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Olympic Winter Games

Figure skating team event added to Sochi programme

LONDON — The International Olympic Committee (IOC) announced today that it would be introducing a figure skating team event at the 2014 Olympic Winter Games in Sochi, Russia.

According to the IOC, the figure skating team event will feature teams made up of six skaters: one male skater, one female skater, one skating pair and one ice dance couple. Points are awarded to each skater or couple. The team with the highest number of aggregate points is declared the winner.

The figure skating team event will make its first appearance in January 2012 at the first Winter Youth Olympic Games in Innsbruck. In 2014, the team event will debut at the Olympic Winter Games.

The event will be modeled after the International Skating Union (ISU) World Team Trophy held in 2009 in Tokyo. In Tokyo, the top six countries with the best overall placements that season competed against each other. Each team consists of two men, two ladies, one pair team and once ice dance couple. The United States won gold at the 2009 event with Canada taking home the silver and Japan the bronze.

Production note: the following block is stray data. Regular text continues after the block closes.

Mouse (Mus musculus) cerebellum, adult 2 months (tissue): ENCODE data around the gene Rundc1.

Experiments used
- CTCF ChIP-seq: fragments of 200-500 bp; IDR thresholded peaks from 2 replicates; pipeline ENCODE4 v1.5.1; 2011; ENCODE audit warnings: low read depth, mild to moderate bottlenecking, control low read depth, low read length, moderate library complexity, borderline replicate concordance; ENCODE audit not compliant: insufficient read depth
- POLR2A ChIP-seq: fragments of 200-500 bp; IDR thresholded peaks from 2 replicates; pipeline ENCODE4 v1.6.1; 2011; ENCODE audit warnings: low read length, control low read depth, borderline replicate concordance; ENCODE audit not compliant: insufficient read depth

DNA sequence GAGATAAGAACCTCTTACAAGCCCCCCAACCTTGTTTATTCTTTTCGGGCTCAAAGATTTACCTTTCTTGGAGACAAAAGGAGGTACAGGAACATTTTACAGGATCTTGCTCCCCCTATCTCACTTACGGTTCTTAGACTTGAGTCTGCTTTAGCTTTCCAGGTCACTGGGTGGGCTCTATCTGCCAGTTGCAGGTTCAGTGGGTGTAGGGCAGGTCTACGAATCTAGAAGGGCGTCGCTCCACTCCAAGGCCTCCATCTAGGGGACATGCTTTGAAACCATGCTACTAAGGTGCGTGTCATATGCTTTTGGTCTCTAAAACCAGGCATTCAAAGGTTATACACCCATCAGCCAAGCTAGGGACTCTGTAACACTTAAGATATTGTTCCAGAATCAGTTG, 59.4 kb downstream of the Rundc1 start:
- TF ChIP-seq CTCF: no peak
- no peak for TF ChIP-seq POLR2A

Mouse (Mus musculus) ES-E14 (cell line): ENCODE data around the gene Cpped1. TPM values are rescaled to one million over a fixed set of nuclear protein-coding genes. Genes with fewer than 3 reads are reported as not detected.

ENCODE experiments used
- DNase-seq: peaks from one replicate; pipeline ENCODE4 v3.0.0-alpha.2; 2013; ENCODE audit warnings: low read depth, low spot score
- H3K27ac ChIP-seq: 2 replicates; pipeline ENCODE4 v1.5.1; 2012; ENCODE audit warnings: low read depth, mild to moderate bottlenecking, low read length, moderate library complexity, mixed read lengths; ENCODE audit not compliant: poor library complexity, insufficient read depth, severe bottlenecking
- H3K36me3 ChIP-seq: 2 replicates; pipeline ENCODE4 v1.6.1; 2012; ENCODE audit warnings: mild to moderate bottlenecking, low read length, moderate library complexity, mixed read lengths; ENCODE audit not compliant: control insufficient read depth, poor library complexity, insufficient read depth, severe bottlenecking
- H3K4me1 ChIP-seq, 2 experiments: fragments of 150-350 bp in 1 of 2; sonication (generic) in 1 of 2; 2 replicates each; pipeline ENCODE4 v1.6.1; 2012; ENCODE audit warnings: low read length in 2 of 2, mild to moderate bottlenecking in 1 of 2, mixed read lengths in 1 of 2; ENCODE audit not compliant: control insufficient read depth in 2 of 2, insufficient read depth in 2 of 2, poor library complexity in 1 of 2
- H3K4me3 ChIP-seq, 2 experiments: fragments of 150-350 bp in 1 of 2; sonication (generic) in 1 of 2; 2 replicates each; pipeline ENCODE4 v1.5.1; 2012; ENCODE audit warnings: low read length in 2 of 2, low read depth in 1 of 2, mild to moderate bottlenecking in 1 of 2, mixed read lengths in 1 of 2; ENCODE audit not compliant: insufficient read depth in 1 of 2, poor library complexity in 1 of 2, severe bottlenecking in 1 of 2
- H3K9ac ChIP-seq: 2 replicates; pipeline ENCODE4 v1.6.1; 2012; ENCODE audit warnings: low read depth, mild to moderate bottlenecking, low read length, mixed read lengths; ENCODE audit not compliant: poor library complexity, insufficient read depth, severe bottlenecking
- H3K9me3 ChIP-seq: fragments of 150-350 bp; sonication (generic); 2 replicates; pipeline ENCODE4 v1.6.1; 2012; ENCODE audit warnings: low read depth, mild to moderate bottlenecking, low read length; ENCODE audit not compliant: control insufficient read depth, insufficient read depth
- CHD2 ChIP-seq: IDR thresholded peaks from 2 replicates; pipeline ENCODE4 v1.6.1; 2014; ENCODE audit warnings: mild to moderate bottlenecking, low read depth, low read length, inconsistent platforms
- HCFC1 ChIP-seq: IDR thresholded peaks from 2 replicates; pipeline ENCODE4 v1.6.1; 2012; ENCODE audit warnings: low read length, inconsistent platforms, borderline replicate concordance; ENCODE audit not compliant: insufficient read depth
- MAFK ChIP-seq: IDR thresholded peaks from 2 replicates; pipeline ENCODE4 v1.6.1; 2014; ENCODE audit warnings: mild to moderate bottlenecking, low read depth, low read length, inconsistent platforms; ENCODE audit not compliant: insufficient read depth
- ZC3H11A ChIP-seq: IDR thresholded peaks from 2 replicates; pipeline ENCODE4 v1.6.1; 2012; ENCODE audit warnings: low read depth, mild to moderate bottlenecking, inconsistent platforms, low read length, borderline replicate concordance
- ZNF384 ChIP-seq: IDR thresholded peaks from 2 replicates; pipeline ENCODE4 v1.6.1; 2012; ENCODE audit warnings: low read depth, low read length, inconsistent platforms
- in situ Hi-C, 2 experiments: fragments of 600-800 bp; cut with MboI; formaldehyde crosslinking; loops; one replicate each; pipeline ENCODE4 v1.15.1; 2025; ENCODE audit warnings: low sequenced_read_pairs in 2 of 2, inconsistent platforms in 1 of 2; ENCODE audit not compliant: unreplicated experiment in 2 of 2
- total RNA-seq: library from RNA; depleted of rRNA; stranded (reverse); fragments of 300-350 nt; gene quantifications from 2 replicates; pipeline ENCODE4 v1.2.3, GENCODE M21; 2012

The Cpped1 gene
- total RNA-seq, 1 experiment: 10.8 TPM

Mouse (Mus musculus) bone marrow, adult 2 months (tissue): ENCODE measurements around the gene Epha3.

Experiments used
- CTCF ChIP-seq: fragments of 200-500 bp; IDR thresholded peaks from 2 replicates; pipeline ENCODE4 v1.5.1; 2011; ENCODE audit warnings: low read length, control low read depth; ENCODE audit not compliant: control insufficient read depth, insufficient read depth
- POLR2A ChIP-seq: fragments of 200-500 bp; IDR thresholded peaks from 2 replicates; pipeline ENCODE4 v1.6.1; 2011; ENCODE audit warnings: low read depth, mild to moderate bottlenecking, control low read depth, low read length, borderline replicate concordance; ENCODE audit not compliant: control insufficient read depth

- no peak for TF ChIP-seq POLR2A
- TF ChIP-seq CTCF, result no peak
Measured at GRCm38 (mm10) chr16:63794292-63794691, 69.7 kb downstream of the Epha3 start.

A 2011 ISU World Team Trophy was scheduled to take place from April 14-17, 2011 in Yokohama, Japan, but it was canceled as a result of the earthquake and tsunami.

The five events added to the programme are ski half-pipe (men and women), women’s ski jumping, biathlon mixed relay, figure skating team event and luge team relay. The decision to include the new events was based on a report presented by the Olympic Programme Commission (OPC) to the IOC Executive Board (EB) in Acapulco in October last year.

The OPC studied the proposal of the individual International Sports Federations and, at the request of the EB, compiled a detailed analysis of all candidate events at their respective world championships this winter. In addition, the OPC looked at an operational feasibility study conducted by the organizers of the Sochi 2014 Olympic Games.

The key positive factors included whether the changes would increase universality, gender equity and youth appeal, and, in general, add value to the Games. Other considerations included the cost of infrastructure, and the impact on the overall quota and the number of events.

“The inclusion of these events on the Olympic Winter Games program is sure to be appreciated by athletes and sports fans alike,” said IOC President Jacques Rogge. “These are exciting, entertaining events that perfectly complement the existing events on the sports program, bring added appeal and increase the number of women participating at the Games. I look forward to watching the athletes compete in these events in Sochi 2014.”

Five other events under consideration — ski slopestyle (men and women), snowboard slopestyle (men and women), and Alpine team parallel competition — are subject to a further feasibility study. A decision on the inclusion of these five events will be made within the coming weeks.


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